As illustrated in Figure 1 below, apart from affecting change at a global level, remittances also affect change at a macroeconomic level. Since remittances are received from the diaspora abroad, they are a valuable source of foreign exchange and contribute to keeping countries solvent. Flows from remittances often outweigh the value of official development assistance (ODA) and foreign direct investment (FDI). Remittances also present a multiplier effect with an efficient and direct injection of capital into rural communities, especially when combined with financial services intermediation. In addition, remittances received in trade currencies (e.g., the US Dollar, which is vital for fuel supplies) play a vital role in keeping economies functioning and thereby prevent potential social strife and unrest.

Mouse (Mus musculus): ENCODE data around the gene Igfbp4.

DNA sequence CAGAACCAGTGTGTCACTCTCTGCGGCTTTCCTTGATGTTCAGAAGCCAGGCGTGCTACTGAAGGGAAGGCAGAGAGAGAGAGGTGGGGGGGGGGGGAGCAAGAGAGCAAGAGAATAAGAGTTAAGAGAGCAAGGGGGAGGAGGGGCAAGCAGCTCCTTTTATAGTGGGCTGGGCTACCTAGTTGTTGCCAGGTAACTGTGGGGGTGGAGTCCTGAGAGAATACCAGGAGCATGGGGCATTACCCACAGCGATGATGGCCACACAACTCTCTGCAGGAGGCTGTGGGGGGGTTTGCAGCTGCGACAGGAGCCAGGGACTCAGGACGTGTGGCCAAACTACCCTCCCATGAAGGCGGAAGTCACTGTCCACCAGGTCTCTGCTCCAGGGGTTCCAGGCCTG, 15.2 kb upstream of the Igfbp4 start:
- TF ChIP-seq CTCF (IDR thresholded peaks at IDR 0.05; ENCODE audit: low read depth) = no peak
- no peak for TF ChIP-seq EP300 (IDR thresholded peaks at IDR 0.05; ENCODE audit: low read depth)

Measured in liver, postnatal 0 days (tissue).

At a micro-level, the impact of remittances on sustainability, climate resilience and other shocks filters through to local communities. In particular, it enhances food security because the additional source of income makes farmers more resilient to climate and economic shocks. Remittances, therefore, contribute to economic continuity.
Finally, remittances hold specific benefits for low-income, rural households and women, the most vulnerable members of society, as it provides them with a consistent source of income to enhance their livelihoods.
Figure: The far-reaching effects of remittances
Various access barriers remain